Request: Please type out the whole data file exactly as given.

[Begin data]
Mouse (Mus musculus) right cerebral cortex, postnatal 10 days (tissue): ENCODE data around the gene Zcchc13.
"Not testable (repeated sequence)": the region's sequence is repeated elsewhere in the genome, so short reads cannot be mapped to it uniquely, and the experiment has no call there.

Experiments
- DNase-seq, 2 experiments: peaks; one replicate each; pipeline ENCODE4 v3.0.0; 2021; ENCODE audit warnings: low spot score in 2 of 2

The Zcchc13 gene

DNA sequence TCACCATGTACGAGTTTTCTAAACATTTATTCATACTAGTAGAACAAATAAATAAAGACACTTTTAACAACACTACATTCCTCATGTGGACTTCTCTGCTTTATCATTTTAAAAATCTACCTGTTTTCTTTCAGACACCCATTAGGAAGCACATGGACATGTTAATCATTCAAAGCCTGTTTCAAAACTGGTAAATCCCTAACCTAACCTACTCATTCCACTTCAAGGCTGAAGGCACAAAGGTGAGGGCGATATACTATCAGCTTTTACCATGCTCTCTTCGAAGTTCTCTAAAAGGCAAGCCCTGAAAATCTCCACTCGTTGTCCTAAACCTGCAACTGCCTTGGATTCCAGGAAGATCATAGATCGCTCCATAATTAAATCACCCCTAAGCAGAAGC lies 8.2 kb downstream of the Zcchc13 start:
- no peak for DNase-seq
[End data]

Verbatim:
Mouse (Mus musculus) right cerebral cortex, postnatal 10 days (tissue): ENCODE data around the gene Zcchc13.
"Not testable (repeated sequence)": the region's sequence is repeated elsewhere in the genome, so short reads cannot be mapped to it uniquely, and the experiment has no call there.

Experiments
- DNase-seq, 2 experiments: peaks; one replicate each; pipeline ENCODE4 v3.0.0; 2021; ENCODE audit warnings: low spot score in 2 of 2

The Zcchc13 gene

DNA sequence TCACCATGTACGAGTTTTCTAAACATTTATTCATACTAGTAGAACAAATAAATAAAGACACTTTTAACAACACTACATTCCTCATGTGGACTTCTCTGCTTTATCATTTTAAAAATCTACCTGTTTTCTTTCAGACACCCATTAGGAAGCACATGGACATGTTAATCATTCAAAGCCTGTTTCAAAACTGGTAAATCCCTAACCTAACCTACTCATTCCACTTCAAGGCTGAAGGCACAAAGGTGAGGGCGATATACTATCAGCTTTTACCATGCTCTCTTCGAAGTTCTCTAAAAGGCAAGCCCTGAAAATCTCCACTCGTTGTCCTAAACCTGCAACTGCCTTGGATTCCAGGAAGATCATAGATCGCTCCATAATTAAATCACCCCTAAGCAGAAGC lies 8.2 kb downstream of the Zcchc13 start:
- no peak for DNase-seq